'Are you serious?' Video shows New Mexico state senator's DWI arrest response

ALBUQUERQUE, N.M. — A New Mexico state senator expressed surprise when he was told he was being arrested on a drunken driving charge, slurring his speech as he lay in an emergency room and saying to an officer, "Are you serious? Jesus Christ."

The comments from Sen. Richard Martinez, D-Espanola, appeared in police lapel video released Monday. Police said he crashed his Mercedes SUV on Friday night into the back of a vehicle that had two people inside stopped at a red light in Espanola, north of Santa Fe.

The video showed Martinez's vehicle smashed in the front, while the Jeep he hit sustained less damage. The driver of the other vehicle held his neck and told police he was going to throw up, officers said.

He and the woman in the Jeep were taken to the hospital, police said.

"This could have been a lot worse," Officer Dustin Chavez told Martinez in the video.

Martinez did not respond to Associated Press calls requesting comment. He was released from the hospital the night he was arrested and booked in the Espanola jail, records show.

Police said Martinez had bloodshot eyes, slurred speech and smelled of alcohol when he first told police at the crash scene that he had one or two beers. He later said he had three glasses of wine and that he was coming from a meeting in Santa Fe when the crash happened.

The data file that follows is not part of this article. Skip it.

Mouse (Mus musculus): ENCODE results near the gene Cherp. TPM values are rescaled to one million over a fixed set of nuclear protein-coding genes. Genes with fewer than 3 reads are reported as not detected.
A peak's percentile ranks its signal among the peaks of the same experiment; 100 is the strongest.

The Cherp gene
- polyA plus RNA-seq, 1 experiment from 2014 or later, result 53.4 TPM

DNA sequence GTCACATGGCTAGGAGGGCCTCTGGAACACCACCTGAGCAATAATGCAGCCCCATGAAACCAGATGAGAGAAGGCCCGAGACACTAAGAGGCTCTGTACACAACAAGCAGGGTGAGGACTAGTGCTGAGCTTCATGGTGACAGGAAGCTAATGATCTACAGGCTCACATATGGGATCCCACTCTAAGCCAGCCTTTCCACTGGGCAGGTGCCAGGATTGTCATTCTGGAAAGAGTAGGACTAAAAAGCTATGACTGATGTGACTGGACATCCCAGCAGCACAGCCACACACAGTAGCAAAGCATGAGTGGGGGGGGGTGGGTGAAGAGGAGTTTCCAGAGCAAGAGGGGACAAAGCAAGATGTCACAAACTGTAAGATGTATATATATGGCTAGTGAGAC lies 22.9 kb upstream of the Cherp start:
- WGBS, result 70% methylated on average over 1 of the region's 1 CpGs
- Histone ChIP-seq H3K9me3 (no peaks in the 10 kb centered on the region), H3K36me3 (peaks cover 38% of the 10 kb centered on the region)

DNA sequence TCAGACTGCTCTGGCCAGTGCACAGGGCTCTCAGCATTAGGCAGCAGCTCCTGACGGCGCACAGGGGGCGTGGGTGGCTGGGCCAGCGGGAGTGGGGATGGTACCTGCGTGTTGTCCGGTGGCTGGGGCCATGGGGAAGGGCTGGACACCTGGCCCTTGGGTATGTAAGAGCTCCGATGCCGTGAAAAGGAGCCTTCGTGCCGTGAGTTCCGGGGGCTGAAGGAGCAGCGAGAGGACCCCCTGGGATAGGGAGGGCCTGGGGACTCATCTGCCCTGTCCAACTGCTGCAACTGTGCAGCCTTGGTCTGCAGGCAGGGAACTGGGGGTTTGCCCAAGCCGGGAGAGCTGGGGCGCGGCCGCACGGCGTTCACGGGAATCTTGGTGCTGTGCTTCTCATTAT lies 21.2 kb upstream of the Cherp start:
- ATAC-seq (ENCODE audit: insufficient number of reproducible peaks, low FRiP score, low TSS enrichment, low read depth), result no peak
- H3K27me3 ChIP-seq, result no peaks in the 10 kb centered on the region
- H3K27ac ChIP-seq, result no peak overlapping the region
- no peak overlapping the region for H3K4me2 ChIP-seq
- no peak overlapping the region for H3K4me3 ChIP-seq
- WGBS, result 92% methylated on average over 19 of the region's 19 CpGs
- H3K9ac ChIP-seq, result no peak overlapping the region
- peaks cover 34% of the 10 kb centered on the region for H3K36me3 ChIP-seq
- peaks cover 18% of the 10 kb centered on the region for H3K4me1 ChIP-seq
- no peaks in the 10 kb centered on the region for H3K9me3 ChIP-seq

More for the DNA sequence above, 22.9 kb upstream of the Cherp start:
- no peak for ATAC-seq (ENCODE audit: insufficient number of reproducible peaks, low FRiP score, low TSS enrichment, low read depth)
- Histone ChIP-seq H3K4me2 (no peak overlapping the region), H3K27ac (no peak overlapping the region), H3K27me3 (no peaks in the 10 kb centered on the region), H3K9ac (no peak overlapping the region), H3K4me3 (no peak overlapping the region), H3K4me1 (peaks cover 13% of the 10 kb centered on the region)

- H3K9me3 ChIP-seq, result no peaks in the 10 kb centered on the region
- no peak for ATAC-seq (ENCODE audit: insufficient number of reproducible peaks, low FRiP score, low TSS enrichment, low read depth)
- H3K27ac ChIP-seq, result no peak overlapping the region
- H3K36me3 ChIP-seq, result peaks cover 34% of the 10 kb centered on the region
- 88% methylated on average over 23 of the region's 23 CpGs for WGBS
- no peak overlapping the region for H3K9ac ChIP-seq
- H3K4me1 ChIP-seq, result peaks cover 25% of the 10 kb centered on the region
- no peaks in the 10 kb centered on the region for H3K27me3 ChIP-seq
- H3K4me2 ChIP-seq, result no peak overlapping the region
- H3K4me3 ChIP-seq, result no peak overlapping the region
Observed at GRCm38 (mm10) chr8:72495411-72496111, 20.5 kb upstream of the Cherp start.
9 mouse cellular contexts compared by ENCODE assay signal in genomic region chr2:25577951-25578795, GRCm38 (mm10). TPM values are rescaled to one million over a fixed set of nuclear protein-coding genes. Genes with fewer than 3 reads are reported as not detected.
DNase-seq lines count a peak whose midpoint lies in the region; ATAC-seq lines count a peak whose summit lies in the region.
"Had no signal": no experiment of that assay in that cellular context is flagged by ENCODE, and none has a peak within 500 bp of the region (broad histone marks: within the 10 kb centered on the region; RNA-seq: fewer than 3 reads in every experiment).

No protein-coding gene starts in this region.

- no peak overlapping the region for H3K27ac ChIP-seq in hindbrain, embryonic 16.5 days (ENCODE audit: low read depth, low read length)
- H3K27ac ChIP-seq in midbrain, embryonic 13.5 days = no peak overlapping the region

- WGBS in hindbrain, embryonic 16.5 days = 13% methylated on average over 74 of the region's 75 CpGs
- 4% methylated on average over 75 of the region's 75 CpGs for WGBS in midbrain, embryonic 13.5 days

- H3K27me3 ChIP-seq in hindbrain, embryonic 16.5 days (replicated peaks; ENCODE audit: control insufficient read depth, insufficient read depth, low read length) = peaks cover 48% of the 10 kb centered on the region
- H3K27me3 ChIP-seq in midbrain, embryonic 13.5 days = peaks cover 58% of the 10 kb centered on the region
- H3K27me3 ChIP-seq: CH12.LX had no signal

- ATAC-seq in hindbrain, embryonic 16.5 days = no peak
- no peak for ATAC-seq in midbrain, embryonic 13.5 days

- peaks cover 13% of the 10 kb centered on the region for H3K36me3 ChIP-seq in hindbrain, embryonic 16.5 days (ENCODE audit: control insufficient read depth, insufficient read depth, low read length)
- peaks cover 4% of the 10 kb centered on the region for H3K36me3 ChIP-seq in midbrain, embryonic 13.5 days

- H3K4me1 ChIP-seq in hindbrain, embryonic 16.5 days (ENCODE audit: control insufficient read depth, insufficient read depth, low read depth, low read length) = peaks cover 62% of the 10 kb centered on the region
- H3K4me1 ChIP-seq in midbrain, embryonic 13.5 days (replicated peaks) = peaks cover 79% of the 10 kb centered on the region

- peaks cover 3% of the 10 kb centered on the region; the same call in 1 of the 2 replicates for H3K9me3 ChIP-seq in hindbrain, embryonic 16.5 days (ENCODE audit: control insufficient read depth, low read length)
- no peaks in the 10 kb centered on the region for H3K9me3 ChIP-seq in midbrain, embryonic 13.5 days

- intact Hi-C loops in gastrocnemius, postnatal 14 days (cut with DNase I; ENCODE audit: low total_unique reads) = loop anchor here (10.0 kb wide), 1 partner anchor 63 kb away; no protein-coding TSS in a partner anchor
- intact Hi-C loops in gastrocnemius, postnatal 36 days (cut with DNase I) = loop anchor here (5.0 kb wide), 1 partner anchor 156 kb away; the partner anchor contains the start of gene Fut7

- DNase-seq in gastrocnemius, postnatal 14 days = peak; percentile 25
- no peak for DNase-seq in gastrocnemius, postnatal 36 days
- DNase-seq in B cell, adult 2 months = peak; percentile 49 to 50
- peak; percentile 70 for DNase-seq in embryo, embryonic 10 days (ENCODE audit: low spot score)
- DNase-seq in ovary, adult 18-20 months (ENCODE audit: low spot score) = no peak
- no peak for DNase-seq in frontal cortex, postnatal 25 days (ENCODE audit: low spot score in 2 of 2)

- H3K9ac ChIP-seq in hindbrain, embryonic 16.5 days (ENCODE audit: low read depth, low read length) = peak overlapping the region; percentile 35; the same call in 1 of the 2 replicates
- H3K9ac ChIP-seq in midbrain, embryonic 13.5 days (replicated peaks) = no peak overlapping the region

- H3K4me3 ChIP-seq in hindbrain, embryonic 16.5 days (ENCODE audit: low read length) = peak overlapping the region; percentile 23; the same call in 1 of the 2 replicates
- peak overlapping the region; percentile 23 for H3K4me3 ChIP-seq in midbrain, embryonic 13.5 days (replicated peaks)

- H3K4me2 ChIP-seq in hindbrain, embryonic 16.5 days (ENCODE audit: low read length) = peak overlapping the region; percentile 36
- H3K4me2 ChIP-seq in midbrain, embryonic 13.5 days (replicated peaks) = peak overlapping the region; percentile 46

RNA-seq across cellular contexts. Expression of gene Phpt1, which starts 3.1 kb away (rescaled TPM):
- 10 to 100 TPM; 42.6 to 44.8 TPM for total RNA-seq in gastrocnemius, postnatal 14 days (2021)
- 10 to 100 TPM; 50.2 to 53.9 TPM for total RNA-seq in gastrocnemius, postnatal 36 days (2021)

Martinez, 66, became a state senator in 2000 after serving as a magistrate judge in Rio Arriba County. He has served for years as the chair of the Senate's Judiciary Committee.

In this year's legislative session, Gov. Michelle Lujan Grisham, a Democrat, commended Martinez as instrumental in helping advance gun control reforms, including a bill that went into effect Monday to expand background checks on firearms sales.

The governor's spokesman said in a brief email that her office would be following the incident as more is learned about it.

"Naturally we're glad for the reported safety and well-being of the folks involved in the accident," said Tripp Stelnicki, Lujan Grisham's spokesman. "Far too many times in New Mexico these kinds of cases result in terrible injury and death."

Martinez's fellow Senate Democrats described him as a "valued member" of their caucus entitled to due process, while calling drunken driving a serious issue in the state.

"This is a difficult situation," New Mexico State Senate President Pro Tem Mary Kay Papen and Senate Majority Leader Peter Wirth said in a written statement. "Our immediate concern is for the well being of everyone involved in the accident."

Martinez has five days to appear before a magistrate judge on charges of aggravated DWI and reckless driving, according to a court official.

He refused a breathalyzer test, and could not move his fingers as an officer directed. He also appeared to struggle to count backward from 31 to 14.

Martinez's arrest comes just more than a year after former state Rep. Monica Youngblood, R-Albuquerque, was arrested at a DWI checkpoint. She was found guilty by a judge after a bench trial in October and lost her re-election bid the following month.

Body camera video from her arrest showed her telling an officer that she was a lawmaker who advocated for police.

While portions of the police video involving Martinez's accident are inaudible, it does not appear he referenced his status during conversations with police.

Officers, however, noted at the crash site that he is a lawmaker, and that his vehicle had a special license plate for senators. It reads "SEN 5."

"It's still a fairly tight community, so people know who he is," said Sgt. Jeremy Apodaca, an Espanola police spokesman.